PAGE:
Consumer demand for online programming is boosting subscriptions for Internet video companies, said Netflix CEO Reed Hastings, who predicted that demand for convenient access will prevent Internet service providers from charging higher rates for digital video services.
Netflix ended 2013 with 44 million subscribers, Hastings said Wednesday in a letter to shareholders. The company reported a subscriber growth rate during its fourth quarter that was higher than any quarter's rate in three years, with Netflix gaining 2.33 million subscribers in the U.S. and 1.74 million internationally.
Netflix projects this coming quarter it will gain 2.25 million subscribers in the U.S. and 1.6 million internationally. Hastings said Internet video technology is in a boom period that is benefiting Netflix's rivals as well, noting that online TV company Hulu had three CEOs in 2013 but "grew paid subscribers an impressive 65 percent."
Internet video has made programming incredibly convenient and created the phenomenon of "binge-watching" entire seasons of shows. Netflix is available for anybody with a broadband connection, but a federal court decision Jan. 14 opens the door for Internet service providers to operate like premium TV providers by offering priority traffic speeds to certain websites. Hastings predicted those Internet providers are wary of stifling consumer demand for convenient video.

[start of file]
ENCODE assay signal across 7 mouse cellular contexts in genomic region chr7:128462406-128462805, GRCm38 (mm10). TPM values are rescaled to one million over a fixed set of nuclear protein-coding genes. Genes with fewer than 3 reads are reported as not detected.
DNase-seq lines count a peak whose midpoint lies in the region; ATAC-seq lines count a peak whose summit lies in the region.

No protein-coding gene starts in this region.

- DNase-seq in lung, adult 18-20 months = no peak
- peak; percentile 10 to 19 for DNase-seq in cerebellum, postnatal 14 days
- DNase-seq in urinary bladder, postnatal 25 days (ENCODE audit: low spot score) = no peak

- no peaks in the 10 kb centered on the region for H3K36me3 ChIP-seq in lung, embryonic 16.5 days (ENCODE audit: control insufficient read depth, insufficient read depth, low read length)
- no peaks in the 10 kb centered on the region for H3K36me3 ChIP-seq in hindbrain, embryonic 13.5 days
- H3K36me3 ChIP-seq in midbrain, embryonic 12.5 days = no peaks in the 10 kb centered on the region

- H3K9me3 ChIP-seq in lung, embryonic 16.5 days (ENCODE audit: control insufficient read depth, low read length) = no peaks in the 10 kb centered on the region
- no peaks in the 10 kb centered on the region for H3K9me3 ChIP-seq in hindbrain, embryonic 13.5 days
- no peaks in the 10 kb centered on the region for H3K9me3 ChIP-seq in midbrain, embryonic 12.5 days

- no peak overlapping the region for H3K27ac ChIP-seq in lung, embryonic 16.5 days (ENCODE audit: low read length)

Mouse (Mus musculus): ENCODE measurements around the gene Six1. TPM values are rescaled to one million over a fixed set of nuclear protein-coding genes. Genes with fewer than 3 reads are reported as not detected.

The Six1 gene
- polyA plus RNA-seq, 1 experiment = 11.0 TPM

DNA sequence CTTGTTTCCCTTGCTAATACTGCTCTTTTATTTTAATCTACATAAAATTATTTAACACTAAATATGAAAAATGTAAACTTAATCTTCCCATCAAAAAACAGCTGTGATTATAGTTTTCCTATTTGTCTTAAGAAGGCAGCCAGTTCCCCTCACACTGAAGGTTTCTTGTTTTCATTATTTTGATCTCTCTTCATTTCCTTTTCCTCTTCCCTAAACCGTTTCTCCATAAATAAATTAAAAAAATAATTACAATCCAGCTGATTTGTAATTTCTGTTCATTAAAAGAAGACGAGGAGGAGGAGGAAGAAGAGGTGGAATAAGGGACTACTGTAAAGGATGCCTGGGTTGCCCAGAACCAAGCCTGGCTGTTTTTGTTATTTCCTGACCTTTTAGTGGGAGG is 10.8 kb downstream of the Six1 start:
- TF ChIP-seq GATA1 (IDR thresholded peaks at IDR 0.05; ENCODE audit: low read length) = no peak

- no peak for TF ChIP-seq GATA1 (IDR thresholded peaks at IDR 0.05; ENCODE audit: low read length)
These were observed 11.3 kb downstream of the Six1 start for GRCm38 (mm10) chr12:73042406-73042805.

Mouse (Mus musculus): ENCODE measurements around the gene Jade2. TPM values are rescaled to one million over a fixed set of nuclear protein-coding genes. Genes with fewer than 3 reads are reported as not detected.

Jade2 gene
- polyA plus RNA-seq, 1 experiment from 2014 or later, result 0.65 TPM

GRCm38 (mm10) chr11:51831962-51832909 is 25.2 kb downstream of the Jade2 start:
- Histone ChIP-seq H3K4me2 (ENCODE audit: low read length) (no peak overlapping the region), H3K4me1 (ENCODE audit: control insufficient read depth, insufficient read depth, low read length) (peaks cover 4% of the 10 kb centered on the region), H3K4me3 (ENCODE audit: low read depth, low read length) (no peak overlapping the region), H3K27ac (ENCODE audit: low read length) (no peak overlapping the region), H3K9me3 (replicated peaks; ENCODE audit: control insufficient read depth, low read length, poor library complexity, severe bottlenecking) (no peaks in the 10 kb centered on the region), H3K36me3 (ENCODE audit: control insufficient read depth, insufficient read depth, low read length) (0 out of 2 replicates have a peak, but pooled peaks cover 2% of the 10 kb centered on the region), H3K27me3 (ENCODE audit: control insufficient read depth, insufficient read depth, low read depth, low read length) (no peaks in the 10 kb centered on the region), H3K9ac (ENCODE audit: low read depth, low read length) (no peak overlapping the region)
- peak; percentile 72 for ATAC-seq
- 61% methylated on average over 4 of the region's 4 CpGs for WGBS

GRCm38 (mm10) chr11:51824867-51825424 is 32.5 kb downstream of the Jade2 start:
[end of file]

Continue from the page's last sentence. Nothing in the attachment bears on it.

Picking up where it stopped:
"If ISPs, especially major ISPs, were to contemplate blocking Netflix or other services, it would significantly fuel the fire for more regulation, which is not something that they're interested in," Hastings said during a conference call on Wednesday. "In the long term we still need to figure out what it means and how that works out, but I think in the short term, it's very likely that there's no change."
Netflix plans to invest in more original programming. Its political thriller "House of Cards" premieres a 13-episode second season on Feb. 14.
"In 2014, we anticipate building on our tremendous momentum with new seasons of 'House of Cards,' 'Derek,' 'Hemlock Grove,' 'Orange Is the New Black,' 'Lilyhammer,' and a fully exclusive, final season of 'The Killing,'" Hastings said.
While proud of success in the U.S., Hastings said Netflix has "a big international opportunity."
"We plan later this year to embark on a substantial European expansion," he said.
Netflix is currently in 41 countries outside of the U.S., including seven European countries like Ireland, the United Kingdom, the Netherlands and Norway.
The challenge for Netflix overseas will be HBO, says Mike McGuire, an analyst at the information technology research company Gartner Inc. HBO has been testing a standalone purchase of its services in Norway that differs from the company's model in the U.S., where it comes as a premium channel on top of a bundled cable subscription, McGuire says.